For starters, a good way to distribute your wealth is to leave it to your children in a trust. A trust, which can be structured in different ways, might specify exactly when assets pass to your beneficiaries (such as when they reach a certain age) and how the money should be used, such as only for expenses tied to education, health care or other necessities.
Trusts can also keep your estate out of probate court — which can be expensive and time consuming — and minimize estate taxes. Most estates aren't subject to federal estate tax, since the current exemption for individuals is $5.45 million, and $10.9 million for married couples, and a proposed tax plan that's pending in Congress would double that. Yet many states have much lower estate-tax thresholds.
Additional benefits of a trust: Heirs will still be able to access the money but it will be exempt from creditors. It will also be considered separate from the marital pool, which means if one of your children were to divorce, that money will not wind up in the hands of an ex-spouse.
If you own a 401(k) or IRA, you can also have the money transferred into an IRA trust. Similar to a regular trust, the assets are protected from bankruptcy, and withdrawals are managed by a trustee. And, that prevents an heir from treating an inherited IRA like a piggy bank upon the account owner's death.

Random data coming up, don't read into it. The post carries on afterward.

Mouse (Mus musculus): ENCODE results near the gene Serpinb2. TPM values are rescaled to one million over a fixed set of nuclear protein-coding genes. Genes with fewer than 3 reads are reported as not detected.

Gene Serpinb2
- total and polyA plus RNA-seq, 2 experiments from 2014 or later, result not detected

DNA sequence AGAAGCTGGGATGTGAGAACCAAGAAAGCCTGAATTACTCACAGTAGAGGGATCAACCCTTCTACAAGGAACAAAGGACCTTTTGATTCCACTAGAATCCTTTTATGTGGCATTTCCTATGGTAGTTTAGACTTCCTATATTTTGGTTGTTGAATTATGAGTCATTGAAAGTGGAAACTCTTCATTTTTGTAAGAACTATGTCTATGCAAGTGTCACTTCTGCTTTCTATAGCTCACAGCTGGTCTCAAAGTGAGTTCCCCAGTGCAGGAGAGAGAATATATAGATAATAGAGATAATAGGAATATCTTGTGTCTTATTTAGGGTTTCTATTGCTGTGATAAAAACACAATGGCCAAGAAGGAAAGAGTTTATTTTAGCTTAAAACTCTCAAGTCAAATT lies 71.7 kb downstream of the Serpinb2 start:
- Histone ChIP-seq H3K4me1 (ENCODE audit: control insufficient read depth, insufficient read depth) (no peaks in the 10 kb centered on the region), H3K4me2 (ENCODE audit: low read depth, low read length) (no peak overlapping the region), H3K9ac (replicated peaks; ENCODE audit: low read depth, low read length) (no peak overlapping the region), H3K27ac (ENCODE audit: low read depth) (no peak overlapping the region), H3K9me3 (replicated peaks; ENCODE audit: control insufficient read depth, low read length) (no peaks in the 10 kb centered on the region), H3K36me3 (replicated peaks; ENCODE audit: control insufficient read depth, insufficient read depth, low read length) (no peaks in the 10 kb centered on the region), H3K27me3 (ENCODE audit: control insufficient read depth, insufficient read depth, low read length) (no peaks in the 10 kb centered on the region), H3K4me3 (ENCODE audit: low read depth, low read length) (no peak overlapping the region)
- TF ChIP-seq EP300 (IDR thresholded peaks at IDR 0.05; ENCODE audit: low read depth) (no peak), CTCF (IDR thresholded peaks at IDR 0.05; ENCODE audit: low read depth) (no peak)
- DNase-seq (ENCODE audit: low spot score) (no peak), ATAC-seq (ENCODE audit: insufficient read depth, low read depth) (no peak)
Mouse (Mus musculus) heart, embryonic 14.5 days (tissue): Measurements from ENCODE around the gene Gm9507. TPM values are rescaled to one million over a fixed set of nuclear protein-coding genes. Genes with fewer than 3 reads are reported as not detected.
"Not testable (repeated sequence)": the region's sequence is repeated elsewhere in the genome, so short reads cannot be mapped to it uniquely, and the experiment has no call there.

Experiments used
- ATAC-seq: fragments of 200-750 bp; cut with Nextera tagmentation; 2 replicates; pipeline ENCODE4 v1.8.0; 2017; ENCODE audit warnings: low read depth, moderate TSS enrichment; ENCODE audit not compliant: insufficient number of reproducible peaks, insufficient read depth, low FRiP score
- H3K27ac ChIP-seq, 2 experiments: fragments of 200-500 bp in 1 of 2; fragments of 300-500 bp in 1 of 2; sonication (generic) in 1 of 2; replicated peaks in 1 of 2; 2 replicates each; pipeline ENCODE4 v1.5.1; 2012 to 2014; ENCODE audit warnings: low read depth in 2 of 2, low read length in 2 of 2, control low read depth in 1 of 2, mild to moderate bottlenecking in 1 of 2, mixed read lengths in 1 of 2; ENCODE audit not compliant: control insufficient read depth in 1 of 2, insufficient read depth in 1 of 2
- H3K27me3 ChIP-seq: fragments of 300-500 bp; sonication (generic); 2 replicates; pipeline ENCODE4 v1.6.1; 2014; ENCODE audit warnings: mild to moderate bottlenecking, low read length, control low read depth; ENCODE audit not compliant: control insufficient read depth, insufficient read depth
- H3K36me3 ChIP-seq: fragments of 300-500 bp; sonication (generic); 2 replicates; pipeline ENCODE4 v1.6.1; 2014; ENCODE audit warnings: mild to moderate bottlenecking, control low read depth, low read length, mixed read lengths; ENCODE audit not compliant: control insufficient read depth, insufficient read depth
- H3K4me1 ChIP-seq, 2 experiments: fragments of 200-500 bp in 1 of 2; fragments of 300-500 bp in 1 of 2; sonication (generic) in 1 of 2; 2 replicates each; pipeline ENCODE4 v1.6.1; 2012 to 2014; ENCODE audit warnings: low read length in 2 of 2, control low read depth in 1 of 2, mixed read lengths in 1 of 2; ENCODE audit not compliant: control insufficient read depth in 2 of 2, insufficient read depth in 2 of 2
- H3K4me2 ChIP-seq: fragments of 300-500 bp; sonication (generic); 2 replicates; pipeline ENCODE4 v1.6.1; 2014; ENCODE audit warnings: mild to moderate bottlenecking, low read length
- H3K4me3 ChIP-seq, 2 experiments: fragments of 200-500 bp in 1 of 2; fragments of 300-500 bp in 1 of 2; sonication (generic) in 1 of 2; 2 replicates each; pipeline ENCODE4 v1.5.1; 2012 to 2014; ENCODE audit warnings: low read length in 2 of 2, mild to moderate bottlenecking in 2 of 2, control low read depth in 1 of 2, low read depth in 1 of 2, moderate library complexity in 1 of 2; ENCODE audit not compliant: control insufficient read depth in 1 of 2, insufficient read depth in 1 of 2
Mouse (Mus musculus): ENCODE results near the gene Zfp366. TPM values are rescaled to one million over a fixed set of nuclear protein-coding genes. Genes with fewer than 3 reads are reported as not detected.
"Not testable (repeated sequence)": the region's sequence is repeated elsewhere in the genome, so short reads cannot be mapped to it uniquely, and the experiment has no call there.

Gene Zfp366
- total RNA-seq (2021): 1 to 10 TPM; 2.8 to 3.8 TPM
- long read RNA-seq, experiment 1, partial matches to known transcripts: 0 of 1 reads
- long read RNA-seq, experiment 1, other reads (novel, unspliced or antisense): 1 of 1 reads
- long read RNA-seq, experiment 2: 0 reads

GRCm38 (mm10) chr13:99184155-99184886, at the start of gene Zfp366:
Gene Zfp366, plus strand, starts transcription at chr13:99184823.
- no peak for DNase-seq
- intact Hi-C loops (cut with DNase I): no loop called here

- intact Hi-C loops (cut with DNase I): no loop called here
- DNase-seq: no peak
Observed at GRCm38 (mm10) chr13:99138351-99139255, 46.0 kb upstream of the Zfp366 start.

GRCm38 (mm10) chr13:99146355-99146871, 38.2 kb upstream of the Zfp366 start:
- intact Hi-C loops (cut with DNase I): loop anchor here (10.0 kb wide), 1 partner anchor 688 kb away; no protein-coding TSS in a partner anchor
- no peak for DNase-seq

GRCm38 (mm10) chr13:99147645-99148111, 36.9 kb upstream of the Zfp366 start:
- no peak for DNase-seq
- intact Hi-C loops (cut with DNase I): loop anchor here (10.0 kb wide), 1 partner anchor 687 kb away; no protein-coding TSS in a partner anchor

You can save on the cost of creating a trust by incorporating it into your will. But it's important to note that the beneficiaries named on financial accounts — IRAs and retirement accounts, insurance policies and brokerage accounts — supersede what is dictated in your will. So make sure to stay up to date on whom you have designated as heirs.
Given all that, nearly three-quarters of all Americans said estate planning is confusing. Only 40 percent have a will and just 17 percent have a trust in place, according to the WealthCounsel's estate planning awareness survey, which means that many are not properly protecting themselves and their families.
So loop in a financial advisor, accountant and other professionals early on — they can help you run the numbers to figure out the best ways to safeguard your kids from fighting — or overspending — and limit the amount of taxes your heirs have to pay along the way.